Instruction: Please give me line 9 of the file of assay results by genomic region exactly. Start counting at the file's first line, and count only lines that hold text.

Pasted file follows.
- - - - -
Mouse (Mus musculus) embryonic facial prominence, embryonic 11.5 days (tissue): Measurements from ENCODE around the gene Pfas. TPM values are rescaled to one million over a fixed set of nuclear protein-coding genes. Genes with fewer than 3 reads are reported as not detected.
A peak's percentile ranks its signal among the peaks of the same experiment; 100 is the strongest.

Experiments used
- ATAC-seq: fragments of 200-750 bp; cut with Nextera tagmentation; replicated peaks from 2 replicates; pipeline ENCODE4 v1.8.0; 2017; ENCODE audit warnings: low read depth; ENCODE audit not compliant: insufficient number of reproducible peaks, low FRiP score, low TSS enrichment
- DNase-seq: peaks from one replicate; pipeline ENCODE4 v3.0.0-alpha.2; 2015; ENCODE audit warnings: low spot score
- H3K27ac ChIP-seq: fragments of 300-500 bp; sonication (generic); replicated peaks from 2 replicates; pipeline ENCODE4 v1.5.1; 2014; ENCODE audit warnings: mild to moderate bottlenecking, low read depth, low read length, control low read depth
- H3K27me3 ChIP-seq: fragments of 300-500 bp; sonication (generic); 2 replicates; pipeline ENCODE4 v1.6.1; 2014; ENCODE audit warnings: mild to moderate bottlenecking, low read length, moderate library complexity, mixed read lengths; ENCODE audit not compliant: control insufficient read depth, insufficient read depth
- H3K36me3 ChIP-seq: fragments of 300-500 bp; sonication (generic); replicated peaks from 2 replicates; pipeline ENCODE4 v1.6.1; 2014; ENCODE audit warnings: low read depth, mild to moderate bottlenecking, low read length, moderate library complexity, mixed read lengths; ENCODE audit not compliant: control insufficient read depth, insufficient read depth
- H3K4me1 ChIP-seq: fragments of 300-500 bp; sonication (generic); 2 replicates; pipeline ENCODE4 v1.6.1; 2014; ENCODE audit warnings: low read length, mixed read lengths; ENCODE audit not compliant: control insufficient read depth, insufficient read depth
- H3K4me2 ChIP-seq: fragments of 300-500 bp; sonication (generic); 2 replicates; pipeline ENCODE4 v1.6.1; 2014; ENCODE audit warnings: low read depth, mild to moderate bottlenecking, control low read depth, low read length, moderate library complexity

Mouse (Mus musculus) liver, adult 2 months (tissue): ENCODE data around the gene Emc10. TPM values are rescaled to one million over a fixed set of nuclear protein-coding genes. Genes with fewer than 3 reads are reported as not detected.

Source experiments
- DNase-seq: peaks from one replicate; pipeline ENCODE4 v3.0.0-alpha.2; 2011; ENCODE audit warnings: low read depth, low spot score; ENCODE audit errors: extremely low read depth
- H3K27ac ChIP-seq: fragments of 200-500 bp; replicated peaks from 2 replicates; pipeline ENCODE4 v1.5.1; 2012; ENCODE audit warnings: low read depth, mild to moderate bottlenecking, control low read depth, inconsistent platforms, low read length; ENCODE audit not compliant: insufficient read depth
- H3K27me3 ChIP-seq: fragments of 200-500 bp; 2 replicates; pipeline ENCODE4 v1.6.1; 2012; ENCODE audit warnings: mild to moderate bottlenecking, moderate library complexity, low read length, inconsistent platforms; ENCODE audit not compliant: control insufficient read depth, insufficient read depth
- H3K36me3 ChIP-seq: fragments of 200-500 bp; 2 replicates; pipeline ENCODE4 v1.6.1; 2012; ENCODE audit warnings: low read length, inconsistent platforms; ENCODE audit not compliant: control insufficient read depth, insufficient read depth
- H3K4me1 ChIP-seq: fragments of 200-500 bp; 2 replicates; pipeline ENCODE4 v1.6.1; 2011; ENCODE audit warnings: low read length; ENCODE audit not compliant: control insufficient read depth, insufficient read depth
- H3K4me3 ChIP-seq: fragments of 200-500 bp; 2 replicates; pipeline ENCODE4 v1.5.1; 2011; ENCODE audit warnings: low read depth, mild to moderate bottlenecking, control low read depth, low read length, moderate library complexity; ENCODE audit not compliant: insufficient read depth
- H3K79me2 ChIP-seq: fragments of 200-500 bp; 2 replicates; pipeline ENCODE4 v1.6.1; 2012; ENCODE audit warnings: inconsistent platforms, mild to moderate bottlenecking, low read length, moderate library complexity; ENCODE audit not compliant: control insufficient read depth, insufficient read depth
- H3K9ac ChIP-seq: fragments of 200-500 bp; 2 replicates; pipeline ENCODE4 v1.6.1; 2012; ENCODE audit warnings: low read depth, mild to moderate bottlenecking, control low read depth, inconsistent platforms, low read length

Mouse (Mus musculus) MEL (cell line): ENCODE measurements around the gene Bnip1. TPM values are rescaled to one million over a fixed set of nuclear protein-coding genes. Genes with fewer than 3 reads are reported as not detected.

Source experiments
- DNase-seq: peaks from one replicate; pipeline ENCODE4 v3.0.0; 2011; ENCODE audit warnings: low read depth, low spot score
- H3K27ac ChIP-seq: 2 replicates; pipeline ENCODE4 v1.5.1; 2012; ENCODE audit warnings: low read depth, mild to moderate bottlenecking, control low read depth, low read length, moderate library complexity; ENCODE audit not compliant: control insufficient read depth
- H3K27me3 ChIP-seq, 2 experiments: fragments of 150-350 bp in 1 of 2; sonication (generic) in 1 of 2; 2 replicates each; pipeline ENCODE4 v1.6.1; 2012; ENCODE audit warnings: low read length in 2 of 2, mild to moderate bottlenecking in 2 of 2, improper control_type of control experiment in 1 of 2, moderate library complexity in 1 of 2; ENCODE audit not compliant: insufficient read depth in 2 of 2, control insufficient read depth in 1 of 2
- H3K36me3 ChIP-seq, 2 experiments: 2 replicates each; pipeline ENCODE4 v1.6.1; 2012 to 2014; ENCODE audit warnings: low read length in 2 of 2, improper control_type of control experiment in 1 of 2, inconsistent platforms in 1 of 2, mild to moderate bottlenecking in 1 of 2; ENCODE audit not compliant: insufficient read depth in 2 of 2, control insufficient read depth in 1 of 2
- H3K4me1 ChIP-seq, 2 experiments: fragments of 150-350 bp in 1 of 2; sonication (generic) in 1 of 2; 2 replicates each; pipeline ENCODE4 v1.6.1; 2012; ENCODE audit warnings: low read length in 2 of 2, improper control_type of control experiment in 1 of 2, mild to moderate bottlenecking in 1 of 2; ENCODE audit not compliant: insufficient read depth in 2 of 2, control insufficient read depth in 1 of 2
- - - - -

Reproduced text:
- H3K4me1 ChIP-seq: fragments of 300-500 bp; sonication (generic); 2 replicates; pipeline ENCODE4 v1.6.1; 2014; ENCODE audit warnings: low read length, mixed read lengths; ENCODE audit not compliant: control insufficient read depth, insufficient read depth